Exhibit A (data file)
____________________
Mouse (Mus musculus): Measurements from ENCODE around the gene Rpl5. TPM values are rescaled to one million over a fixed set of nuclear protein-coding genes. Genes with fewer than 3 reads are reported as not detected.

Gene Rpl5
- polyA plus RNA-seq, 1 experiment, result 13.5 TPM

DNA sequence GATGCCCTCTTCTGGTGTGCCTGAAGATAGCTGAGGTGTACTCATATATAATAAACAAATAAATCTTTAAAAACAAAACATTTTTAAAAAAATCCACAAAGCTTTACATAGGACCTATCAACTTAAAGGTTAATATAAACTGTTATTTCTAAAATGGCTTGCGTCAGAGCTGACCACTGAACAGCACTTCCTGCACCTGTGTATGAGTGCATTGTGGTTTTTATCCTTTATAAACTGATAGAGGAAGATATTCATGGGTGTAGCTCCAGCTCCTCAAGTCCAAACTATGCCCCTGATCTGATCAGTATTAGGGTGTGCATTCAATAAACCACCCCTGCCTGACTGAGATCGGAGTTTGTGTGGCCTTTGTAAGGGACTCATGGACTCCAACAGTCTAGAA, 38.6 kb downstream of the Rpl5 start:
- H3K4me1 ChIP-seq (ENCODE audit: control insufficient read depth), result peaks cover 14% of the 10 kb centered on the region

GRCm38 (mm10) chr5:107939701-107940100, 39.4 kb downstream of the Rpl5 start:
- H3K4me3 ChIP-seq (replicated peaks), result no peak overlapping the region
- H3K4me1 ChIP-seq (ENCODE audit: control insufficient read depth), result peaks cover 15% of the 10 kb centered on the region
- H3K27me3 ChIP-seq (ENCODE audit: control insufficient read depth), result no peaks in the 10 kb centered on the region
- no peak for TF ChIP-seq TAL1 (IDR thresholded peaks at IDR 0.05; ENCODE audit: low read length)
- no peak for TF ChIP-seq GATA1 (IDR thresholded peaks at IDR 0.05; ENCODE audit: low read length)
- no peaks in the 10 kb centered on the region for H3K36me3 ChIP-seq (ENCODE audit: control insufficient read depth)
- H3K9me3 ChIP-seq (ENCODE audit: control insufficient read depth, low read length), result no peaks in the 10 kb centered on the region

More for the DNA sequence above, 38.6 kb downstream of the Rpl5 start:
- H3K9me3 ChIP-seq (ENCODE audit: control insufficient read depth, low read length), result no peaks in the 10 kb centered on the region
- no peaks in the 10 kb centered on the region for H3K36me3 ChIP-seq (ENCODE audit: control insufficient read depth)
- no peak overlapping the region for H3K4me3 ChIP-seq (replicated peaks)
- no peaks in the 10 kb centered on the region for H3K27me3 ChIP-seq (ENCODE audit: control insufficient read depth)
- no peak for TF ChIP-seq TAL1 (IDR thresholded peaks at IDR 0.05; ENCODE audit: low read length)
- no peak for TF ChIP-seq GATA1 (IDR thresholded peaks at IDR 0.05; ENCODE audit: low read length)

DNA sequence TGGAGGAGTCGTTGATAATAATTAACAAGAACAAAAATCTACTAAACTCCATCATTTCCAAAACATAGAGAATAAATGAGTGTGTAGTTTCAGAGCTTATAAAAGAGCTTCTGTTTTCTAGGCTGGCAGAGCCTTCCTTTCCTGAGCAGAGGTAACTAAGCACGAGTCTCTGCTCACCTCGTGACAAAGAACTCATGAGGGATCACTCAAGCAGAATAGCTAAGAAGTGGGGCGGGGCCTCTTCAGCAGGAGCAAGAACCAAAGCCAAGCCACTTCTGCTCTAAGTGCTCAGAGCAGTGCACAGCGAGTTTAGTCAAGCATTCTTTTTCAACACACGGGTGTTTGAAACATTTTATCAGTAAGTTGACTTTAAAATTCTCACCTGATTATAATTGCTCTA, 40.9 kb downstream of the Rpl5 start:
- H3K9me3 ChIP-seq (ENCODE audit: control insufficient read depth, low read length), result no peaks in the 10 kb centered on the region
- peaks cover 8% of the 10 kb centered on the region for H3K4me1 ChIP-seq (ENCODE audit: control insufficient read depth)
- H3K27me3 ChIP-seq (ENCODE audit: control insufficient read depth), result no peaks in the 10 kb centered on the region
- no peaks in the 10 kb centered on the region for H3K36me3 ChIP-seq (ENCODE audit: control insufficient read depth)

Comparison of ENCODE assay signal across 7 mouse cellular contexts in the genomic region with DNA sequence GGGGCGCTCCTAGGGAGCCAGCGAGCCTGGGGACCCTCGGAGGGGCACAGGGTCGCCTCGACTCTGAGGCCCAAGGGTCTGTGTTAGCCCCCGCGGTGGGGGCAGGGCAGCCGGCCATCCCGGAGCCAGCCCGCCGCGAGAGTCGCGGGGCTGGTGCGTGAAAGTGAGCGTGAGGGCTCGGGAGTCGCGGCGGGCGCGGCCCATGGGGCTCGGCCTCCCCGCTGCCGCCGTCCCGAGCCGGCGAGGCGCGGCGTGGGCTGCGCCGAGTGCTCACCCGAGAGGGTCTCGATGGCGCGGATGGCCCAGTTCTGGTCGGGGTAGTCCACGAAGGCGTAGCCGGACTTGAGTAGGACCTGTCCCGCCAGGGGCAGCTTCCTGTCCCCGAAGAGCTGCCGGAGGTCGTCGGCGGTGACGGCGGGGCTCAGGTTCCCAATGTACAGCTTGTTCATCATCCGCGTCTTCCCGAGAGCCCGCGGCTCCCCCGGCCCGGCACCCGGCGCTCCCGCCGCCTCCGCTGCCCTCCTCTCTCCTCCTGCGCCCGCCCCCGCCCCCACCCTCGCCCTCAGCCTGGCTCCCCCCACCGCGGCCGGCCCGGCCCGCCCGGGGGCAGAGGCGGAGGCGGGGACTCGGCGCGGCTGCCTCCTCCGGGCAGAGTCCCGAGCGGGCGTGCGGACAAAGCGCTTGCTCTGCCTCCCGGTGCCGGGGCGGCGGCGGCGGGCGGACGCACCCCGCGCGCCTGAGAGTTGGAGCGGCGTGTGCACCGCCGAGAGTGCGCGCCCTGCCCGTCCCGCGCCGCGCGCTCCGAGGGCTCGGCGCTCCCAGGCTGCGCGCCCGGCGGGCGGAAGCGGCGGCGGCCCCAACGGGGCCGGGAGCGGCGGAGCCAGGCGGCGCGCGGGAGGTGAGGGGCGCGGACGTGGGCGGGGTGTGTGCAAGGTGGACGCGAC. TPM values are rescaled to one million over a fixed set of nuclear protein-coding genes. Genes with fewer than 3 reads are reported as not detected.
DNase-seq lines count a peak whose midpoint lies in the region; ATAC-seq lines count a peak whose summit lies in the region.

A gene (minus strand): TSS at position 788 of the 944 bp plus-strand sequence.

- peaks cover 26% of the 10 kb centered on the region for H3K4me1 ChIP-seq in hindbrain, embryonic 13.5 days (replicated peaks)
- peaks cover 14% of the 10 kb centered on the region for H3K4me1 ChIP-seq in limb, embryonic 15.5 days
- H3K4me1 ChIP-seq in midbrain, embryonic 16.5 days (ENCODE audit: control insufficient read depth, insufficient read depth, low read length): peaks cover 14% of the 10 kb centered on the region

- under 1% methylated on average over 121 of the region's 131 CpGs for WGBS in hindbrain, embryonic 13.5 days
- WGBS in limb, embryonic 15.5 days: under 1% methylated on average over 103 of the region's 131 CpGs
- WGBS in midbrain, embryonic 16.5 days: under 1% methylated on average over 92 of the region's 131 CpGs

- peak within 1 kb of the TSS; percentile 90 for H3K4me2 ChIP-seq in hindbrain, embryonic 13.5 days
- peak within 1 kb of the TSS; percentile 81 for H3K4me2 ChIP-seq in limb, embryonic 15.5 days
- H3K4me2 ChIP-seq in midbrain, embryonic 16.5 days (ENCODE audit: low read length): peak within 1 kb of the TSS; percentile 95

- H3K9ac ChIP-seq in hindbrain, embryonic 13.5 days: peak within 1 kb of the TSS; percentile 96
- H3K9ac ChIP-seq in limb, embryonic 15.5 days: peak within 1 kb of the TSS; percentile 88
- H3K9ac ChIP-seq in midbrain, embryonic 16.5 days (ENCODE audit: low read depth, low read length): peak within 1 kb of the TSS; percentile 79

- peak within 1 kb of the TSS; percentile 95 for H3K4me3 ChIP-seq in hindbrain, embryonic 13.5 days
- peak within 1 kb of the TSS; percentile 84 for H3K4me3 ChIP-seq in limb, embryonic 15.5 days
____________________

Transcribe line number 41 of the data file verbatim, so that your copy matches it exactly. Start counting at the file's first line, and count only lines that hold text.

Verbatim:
- peak within 1 kb of the TSS; percentile 95 for H3K4me3 ChIP-seq in hindbrain, embryonic 13.5 days